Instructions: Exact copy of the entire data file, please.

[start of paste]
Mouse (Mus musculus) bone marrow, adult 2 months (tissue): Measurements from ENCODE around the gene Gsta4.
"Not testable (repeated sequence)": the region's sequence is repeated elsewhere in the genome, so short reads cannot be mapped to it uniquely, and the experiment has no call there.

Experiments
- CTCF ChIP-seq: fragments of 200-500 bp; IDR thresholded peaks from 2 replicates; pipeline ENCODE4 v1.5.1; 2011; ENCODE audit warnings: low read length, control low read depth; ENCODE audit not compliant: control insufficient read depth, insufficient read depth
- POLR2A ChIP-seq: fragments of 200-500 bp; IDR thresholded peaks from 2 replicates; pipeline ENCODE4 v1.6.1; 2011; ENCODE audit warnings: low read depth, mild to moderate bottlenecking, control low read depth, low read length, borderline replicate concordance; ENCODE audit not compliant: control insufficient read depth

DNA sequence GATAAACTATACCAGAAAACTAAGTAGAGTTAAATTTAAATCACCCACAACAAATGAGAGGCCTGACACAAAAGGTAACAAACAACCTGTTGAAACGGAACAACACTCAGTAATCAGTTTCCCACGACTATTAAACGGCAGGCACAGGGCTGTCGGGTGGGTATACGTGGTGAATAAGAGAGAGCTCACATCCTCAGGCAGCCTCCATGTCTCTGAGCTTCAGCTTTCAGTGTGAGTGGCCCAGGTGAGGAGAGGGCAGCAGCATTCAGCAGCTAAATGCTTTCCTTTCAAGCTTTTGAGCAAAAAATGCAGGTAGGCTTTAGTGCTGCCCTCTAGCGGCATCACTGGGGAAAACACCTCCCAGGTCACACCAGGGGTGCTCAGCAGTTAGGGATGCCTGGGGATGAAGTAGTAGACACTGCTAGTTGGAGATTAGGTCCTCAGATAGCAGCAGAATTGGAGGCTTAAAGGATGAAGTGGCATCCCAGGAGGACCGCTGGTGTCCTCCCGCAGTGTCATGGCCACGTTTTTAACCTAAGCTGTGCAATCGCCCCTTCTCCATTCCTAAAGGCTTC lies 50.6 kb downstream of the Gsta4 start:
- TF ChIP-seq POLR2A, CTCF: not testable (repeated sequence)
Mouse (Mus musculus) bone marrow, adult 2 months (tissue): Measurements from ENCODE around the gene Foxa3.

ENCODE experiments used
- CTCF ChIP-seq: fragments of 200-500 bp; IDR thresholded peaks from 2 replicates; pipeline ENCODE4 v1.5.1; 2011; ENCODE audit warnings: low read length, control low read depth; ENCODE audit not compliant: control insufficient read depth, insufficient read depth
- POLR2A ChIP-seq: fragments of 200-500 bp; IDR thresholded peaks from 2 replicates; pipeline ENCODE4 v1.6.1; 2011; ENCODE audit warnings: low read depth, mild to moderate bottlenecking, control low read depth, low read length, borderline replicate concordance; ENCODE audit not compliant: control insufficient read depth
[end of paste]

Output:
Mouse (Mus musculus) bone marrow, adult 2 months (tissue): Measurements from ENCODE around the gene Gsta4.
"Not testable (repeated sequence)": the region's sequence is repeated elsewhere in the genome, so short reads cannot be mapped to it uniquely, and the experiment has no call there.

Experiments
- CTCF ChIP-seq: fragments of 200-500 bp; IDR thresholded peaks from 2 replicates; pipeline ENCODE4 v1.5.1; 2011; ENCODE audit warnings: low read length, control low read depth; ENCODE audit not compliant: control insufficient read depth, insufficient read depth
- POLR2A ChIP-seq: fragments of 200-500 bp; IDR thresholded peaks from 2 replicates; pipeline ENCODE4 v1.6.1; 2011; ENCODE audit warnings: low read depth, mild to moderate bottlenecking, control low read depth, low read length, borderline replicate concordance; ENCODE audit not compliant: control insufficient read depth

DNA sequence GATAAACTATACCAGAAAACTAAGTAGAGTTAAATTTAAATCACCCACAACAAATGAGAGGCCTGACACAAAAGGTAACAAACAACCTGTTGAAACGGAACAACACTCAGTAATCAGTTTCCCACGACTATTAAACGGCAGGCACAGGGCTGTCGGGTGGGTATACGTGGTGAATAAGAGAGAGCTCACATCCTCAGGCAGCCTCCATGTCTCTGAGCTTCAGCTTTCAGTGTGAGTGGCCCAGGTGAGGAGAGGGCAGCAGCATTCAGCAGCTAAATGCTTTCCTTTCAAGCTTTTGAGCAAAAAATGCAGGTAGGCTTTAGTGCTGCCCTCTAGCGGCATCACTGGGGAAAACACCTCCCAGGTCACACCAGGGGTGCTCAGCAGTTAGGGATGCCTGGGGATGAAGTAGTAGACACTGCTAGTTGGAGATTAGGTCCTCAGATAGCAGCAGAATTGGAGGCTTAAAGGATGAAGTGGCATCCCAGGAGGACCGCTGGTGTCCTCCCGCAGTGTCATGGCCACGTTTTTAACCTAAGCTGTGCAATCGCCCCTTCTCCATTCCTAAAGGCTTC lies 50.6 kb downstream of the Gsta4 start:
- TF ChIP-seq POLR2A, CTCF: not testable (repeated sequence)
Mouse (Mus musculus) bone marrow, adult 2 months (tissue): Measurements from ENCODE around the gene Foxa3.

ENCODE experiments used
- CTCF ChIP-seq: fragments of 200-500 bp; IDR thresholded peaks from 2 replicates; pipeline ENCODE4 v1.5.1; 2011; ENCODE audit warnings: low read length, control low read depth; ENCODE audit not compliant: control insufficient read depth, insufficient read depth
- POLR2A ChIP-seq: fragments of 200-500 bp; IDR thresholded peaks from 2 replicates; pipeline ENCODE4 v1.6.1; 2011; ENCODE audit warnings: low read depth, mild to moderate bottlenecking, control low read depth, low read length, borderline replicate concordance; ENCODE audit not compliant: control insufficient read depth